• For the visualization of the Mossack Fonseca internal database, we worked with another tool called Linkurious. It’s not open source, it’s licensed open, but we have an agreement with them, and they allowed us to work with it. It allows you to represent data in graphs. We had a version of Linkurious on our servers, so no one else had the data. It was pretty intuitive—journalists had to click on dots that expanded, basically, and could search the names.
Paul Merrell

ZoooS Previews "OpenOffice.org 3.0 in a Browser" | Open Journal - 0 views

  • ZoooS LLC today previewed ZoooS Office, a web-based office suite that puts OpenOffice.org 3.0 in a browser, targeting enterprise, SMB, and individual users alike with a blend of Open-as-a-service (SaaS) and desktop advantages.
  • Other key ZoooS Office implementations will include Mozilla XULRunner; Firefox, Opera, Safari as well as the new Google Chrome web browser; social networking sites such as Facebook, MySpace, and Second Life; and Nintendo Wii and Sony PlayStation. Regardless of implementation, ZoooS applications run entirely on the client machine, performing all file operations locally to reduce network traffic, improve application performance, and support offline access.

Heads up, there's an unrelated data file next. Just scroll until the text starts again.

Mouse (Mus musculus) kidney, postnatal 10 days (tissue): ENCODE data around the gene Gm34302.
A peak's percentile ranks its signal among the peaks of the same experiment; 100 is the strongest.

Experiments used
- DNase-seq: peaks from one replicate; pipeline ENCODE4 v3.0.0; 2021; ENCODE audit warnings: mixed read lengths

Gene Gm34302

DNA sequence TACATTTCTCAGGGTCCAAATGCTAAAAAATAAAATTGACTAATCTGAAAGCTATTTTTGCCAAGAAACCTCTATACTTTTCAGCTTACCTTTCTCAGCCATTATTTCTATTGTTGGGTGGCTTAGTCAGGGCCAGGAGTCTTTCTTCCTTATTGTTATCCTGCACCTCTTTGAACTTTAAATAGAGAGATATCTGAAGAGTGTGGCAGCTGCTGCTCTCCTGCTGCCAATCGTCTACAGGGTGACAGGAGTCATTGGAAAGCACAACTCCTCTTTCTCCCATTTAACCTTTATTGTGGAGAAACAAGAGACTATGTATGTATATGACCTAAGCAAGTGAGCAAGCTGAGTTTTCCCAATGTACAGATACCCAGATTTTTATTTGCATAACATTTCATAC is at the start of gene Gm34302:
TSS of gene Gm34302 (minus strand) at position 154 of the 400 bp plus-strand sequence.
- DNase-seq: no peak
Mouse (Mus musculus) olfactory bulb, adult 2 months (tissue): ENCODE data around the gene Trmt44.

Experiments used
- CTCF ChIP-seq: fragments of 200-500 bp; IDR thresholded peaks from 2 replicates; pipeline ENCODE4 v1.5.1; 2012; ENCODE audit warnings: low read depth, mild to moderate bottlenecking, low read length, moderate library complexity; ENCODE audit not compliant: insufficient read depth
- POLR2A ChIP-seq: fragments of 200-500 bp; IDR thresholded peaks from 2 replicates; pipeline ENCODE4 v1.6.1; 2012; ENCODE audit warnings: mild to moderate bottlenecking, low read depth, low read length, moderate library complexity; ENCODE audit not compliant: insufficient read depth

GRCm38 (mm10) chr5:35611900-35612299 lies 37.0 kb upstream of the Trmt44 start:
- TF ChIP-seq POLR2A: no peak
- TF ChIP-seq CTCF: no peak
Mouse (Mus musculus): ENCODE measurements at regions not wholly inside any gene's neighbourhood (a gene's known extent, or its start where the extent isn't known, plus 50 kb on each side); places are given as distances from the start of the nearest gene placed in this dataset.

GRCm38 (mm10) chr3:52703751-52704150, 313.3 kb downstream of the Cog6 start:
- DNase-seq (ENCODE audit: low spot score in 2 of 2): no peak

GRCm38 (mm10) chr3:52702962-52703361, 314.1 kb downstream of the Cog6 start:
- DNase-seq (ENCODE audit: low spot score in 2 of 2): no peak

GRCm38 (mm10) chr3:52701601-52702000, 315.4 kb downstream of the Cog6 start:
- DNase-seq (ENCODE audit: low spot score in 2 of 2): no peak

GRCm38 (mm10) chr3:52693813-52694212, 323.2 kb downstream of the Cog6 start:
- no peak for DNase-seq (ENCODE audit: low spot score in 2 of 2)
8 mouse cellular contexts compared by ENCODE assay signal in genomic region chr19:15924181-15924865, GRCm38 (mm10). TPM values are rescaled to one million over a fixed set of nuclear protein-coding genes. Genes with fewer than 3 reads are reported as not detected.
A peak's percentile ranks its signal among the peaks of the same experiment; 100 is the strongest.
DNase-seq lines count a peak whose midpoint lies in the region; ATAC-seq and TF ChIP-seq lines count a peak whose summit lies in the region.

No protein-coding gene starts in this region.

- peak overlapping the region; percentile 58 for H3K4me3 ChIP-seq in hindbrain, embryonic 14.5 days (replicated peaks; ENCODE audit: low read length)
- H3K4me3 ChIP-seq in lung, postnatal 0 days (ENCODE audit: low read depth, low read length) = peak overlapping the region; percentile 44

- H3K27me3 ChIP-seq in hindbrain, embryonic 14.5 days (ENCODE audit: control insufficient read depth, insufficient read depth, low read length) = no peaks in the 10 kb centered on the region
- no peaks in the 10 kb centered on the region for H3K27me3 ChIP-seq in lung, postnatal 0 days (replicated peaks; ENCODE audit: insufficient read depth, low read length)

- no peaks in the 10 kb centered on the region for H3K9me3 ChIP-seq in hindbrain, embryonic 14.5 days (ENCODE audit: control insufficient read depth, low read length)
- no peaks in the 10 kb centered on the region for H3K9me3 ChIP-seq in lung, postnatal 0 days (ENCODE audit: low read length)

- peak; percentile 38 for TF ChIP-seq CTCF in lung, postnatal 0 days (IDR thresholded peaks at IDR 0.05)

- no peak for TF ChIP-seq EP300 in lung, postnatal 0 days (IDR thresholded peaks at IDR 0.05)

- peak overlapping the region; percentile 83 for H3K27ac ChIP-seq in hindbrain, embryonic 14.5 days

• Public availability of ZoooS Office is scheduled for the fourth quarter of 2008. Initially, ZoooS will deliver the Mozilla XULRunner version, a Firefox plug-in, an Opera widget, and an intranet server. ZoooS will follow up with a Vista gadget and Internet Explorer support in the first half of 2009. For more information on ZoooS, please visit www.zooos.com.
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    Yet another wrapper around OpenOffice.org, this time the 3.0 version still in beta. $99.90 per seat for 10 users, Lots of Javascript to give a web collaboration capability. Perhaps most notable so far: [i] a sniff that there's a fair amount of money behind this one; and [ii] an article by Eric Lai says they approached the OOo Project but were rebuffed because they compete with desktop OOo. Support for different browsers planned. an XULRunner plug-in the works. Several mashups mentioned. Claims 80 percent of OOo features available, which is another way of saying that 20 per cent of the features are not supported. Claim that oSays code will be released under GPL. Apparently that's just their custom stuff because OOo 3.0 beta is LGPL. Building a business atop a code base controlled by a malevolent branch of Sun Microsystems seems less than wise. More at zooos.com. Preliminary impression: Like OOo itself, dead end Open that sucks mind and market share from Open that supports truly Open standards. The world needs to figure out that the OpenDocument format is roughly as Open as OOXML. Open standards are fully specified so anyone can implement them.